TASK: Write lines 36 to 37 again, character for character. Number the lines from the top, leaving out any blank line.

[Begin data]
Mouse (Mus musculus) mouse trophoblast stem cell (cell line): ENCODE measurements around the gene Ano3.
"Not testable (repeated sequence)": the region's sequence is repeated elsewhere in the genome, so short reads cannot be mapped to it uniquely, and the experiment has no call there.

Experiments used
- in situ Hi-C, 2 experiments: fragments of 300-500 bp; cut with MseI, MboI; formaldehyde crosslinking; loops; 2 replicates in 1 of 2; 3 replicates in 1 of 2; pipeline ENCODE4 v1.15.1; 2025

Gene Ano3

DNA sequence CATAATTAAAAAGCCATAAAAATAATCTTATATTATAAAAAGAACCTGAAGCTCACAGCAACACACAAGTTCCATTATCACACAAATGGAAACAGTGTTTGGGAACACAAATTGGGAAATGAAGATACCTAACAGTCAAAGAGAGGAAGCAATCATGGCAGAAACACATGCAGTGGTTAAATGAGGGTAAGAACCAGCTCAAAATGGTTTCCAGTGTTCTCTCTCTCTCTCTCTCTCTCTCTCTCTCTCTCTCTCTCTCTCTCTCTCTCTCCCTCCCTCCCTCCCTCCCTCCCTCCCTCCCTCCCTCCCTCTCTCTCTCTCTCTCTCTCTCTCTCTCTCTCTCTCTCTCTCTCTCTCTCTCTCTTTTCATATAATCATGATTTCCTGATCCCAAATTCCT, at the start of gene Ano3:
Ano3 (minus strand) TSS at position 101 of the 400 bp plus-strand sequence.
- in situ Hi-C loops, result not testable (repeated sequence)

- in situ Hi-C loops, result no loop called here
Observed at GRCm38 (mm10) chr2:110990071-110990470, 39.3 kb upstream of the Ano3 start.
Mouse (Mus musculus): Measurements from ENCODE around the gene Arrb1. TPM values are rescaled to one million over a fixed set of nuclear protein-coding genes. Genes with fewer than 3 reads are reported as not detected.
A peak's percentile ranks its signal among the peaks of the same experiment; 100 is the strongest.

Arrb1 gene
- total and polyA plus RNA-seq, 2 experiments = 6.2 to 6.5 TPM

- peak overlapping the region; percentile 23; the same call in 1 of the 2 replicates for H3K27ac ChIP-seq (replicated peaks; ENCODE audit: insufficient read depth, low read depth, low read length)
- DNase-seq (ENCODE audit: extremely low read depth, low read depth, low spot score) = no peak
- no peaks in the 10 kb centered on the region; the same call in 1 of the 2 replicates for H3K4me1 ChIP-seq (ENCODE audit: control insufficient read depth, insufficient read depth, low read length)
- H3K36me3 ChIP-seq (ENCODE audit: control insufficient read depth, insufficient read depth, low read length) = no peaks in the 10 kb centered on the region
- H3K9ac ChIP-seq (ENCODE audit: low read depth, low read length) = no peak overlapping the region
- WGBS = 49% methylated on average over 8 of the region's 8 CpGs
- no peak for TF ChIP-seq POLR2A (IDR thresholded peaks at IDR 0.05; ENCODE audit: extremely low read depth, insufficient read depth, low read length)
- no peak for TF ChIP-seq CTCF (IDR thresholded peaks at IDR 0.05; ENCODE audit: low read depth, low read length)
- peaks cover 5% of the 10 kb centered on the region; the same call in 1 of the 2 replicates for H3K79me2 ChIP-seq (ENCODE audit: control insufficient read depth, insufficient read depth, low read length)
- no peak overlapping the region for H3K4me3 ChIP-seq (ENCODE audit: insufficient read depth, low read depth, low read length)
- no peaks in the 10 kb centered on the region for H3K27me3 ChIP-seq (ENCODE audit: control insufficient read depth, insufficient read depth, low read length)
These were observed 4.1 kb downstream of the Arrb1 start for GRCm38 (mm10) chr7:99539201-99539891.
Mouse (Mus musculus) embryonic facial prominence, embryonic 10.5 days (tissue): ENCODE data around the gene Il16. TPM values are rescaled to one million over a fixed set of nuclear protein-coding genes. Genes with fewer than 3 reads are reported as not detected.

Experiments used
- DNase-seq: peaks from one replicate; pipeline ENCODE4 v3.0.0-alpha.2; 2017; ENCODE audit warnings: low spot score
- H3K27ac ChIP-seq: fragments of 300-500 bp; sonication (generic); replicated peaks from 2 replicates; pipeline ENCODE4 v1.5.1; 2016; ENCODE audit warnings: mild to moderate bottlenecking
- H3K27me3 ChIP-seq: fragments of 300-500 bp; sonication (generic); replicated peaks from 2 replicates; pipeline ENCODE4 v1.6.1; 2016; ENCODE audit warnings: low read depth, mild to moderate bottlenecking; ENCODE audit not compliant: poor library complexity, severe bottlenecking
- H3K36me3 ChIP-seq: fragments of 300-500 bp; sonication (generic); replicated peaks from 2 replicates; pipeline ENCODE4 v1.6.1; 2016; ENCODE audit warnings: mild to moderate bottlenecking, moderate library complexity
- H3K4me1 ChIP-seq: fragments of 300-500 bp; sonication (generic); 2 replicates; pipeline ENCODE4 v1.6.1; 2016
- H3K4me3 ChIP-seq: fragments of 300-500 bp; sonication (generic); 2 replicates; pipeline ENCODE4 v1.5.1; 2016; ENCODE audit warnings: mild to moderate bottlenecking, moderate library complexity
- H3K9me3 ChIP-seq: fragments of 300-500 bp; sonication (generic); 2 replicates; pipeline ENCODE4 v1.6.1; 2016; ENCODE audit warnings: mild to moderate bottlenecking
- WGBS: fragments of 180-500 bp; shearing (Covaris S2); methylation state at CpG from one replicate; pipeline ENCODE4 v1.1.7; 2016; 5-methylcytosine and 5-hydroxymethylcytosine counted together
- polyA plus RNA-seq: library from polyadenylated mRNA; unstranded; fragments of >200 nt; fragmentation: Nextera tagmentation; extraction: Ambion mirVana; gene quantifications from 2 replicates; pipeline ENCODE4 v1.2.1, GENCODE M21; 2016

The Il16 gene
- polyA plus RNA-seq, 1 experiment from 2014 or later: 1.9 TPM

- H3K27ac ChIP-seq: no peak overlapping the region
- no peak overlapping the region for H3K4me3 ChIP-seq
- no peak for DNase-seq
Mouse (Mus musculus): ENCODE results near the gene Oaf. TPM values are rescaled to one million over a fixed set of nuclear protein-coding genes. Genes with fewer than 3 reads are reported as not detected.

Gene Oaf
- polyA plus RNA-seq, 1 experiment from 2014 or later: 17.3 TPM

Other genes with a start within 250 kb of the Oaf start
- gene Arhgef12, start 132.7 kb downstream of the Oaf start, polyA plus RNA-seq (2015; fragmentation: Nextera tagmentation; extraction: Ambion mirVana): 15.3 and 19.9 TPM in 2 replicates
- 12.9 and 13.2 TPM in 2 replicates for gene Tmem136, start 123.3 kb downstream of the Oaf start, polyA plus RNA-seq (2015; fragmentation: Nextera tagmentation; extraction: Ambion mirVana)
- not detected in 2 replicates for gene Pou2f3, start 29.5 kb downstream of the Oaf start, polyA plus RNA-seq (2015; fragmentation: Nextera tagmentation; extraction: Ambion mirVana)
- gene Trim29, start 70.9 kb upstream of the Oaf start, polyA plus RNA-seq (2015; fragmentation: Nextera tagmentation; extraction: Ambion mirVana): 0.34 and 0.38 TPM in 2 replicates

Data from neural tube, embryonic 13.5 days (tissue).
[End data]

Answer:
- WGBS: fragments of 180-500 bp; shearing (Covaris S2); methylation state at CpG from one replicate; pipeline ENCODE4 v1.1.7; 2016; 5-methylcytosine and 5-hydroxymethylcytosine counted together
- polyA plus RNA-seq: library from polyadenylated mRNA; unstranded; fragments of >200 nt; fragmentation: Nextera tagmentation; extraction: Ambion mirVana; gene quantifications from 2 replicates; pipeline ENCODE4 v1.2.1, GENCODE M21; 2016